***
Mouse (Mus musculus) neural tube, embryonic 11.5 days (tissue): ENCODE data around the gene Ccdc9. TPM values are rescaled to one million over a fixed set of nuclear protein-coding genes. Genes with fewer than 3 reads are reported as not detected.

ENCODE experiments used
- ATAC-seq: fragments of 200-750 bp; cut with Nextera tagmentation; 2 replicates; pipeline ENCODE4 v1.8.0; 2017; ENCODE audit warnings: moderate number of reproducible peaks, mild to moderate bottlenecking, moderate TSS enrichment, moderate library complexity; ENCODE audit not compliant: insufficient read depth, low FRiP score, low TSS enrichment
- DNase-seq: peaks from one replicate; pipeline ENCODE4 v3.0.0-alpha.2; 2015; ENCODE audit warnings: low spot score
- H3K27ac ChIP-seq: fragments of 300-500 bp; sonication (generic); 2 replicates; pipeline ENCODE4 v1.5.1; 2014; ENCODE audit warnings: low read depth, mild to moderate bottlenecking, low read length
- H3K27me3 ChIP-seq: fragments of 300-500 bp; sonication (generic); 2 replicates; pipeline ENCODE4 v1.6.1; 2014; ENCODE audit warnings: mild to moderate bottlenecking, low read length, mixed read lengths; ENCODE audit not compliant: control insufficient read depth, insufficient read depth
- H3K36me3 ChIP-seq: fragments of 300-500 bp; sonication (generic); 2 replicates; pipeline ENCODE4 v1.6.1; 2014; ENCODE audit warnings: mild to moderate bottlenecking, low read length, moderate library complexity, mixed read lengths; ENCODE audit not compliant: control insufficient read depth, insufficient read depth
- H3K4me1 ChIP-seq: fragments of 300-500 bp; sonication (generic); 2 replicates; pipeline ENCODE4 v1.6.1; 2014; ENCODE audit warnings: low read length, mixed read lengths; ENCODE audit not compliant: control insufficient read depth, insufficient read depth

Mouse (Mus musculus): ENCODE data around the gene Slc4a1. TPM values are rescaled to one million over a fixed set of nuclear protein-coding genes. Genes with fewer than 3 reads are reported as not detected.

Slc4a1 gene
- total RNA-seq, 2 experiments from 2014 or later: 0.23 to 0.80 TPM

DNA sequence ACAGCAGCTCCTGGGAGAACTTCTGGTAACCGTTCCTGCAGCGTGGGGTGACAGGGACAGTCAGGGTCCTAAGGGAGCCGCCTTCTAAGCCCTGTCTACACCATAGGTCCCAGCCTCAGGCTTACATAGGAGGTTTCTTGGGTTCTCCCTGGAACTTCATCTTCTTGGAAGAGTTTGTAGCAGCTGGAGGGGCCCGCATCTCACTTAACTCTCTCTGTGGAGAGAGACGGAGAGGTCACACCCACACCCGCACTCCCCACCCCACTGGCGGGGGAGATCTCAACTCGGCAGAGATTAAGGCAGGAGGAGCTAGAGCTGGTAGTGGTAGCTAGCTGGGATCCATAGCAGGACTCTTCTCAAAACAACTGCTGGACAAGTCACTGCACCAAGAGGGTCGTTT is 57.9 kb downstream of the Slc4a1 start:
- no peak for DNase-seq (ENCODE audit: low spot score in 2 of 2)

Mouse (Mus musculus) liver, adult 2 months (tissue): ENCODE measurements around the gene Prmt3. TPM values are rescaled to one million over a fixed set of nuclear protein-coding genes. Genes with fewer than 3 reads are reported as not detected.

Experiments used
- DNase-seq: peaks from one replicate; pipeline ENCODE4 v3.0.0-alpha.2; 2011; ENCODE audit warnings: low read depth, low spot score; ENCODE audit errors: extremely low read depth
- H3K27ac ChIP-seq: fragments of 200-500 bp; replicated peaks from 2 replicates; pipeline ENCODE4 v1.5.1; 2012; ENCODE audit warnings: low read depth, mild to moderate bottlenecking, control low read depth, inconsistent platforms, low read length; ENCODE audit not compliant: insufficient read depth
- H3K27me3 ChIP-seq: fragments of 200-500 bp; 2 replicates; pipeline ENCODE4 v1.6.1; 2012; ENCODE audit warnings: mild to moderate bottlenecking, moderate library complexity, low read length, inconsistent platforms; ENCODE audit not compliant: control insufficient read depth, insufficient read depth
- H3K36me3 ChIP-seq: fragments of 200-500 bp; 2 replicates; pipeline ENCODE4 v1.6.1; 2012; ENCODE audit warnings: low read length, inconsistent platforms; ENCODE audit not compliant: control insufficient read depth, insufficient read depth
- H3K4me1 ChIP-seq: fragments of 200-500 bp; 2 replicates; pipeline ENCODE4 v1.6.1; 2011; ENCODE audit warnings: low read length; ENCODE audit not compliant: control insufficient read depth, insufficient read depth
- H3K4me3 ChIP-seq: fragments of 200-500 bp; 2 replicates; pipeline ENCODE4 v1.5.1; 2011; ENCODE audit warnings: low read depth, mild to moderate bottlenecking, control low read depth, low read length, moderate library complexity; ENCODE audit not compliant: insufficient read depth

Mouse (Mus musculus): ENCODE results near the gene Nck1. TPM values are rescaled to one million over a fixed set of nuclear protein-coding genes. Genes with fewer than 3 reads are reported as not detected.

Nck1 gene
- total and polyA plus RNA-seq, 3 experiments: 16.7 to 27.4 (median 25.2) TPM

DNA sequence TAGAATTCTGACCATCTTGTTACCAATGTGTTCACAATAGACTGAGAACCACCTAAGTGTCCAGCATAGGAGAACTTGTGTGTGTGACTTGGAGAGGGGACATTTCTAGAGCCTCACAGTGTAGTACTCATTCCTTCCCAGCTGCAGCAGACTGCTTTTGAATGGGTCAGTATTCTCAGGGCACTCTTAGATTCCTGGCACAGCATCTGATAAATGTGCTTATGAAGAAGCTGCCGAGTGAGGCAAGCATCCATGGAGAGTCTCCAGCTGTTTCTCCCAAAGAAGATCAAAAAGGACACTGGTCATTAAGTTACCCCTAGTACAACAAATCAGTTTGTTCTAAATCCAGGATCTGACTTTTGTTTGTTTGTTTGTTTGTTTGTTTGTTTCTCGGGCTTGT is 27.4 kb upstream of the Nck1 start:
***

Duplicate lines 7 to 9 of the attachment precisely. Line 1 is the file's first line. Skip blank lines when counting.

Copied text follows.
- H3K36me3 ChIP-seq: fragments of 300-500 bp; sonication (generic); 2 replicates; pipeline ENCODE4 v1.6.1; 2014; ENCODE audit warnings: mild to moderate bottlenecking, low read length, moderate library complexity, mixed read lengths; ENCODE audit not compliant: control insufficient read depth, insufficient read depth
- H3K4me1 ChIP-seq: fragments of 300-500 bp; sonication (generic); 2 replicates; pipeline ENCODE4 v1.6.1; 2014; ENCODE audit warnings: low read length, mixed read lengths; ENCODE audit not compliant: control insufficient read depth, insufficient read depth

Mouse (Mus musculus): ENCODE data around the gene Slc4a1. TPM values are rescaled to one million over a fixed set of nuclear protein-coding genes. Genes with fewer than 3 reads are reported as not detected.